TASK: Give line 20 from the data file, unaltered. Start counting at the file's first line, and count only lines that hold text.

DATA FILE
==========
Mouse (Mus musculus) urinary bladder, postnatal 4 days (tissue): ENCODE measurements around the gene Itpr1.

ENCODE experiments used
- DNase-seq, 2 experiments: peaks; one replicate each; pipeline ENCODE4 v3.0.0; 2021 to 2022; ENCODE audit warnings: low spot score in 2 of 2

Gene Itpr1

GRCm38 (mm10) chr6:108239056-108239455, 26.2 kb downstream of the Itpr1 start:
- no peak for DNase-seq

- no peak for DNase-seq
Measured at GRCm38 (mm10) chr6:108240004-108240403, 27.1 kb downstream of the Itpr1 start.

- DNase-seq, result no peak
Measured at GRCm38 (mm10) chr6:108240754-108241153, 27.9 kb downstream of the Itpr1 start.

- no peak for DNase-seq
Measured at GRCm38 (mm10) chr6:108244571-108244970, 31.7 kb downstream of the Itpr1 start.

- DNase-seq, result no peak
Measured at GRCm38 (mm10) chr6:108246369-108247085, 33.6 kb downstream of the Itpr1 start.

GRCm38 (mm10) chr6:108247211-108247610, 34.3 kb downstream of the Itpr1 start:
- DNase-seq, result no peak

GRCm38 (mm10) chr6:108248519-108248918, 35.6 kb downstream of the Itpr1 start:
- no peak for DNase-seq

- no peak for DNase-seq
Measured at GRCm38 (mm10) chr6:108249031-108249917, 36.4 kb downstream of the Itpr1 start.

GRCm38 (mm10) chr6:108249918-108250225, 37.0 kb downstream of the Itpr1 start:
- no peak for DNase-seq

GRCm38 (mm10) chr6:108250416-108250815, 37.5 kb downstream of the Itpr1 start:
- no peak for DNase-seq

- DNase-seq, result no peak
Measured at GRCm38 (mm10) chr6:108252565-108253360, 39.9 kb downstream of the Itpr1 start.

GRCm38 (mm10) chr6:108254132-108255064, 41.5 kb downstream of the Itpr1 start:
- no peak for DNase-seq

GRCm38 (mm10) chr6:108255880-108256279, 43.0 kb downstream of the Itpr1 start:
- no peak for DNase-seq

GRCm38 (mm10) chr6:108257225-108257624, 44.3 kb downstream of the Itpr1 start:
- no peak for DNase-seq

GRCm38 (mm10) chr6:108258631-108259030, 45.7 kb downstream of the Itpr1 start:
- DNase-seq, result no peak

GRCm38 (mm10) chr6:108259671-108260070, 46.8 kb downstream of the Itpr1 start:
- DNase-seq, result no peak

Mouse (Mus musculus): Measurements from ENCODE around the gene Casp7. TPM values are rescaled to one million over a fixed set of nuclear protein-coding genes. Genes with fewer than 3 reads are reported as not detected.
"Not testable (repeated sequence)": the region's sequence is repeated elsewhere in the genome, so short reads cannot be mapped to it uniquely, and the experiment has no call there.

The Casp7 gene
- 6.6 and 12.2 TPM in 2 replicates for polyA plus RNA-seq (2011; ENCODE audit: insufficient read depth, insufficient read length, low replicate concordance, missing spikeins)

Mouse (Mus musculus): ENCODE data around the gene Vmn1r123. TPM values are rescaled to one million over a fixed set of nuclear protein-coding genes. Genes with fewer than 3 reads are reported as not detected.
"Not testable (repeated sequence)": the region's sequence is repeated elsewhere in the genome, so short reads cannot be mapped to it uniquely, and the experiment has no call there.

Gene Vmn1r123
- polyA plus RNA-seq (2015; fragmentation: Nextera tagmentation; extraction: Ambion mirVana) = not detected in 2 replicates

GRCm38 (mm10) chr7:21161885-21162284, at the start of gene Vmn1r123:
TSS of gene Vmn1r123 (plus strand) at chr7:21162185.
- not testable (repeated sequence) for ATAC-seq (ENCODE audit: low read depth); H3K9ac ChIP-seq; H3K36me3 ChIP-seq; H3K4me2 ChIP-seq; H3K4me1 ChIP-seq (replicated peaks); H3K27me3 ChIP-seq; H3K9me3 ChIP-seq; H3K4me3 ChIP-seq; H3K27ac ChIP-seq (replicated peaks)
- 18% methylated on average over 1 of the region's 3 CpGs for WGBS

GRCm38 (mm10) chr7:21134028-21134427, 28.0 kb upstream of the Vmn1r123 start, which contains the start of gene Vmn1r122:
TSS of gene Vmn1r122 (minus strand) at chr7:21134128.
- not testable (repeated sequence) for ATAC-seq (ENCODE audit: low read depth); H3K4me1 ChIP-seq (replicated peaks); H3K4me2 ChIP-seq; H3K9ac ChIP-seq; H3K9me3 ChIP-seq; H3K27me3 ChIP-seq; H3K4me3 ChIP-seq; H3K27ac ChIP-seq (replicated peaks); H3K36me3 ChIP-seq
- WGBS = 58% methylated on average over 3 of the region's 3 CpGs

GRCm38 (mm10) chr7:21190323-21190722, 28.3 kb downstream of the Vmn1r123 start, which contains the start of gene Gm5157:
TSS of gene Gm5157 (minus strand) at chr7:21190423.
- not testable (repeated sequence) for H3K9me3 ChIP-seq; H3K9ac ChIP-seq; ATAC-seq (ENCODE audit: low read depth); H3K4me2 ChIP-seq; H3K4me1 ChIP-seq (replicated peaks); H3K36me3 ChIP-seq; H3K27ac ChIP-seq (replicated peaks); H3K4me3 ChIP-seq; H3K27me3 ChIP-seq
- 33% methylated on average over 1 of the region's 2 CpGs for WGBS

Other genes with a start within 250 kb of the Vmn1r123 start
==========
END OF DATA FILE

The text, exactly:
Measured at GRCm38 (mm10) chr6:108249031-108249917, 36.4 kb downstream of the Itpr1 start.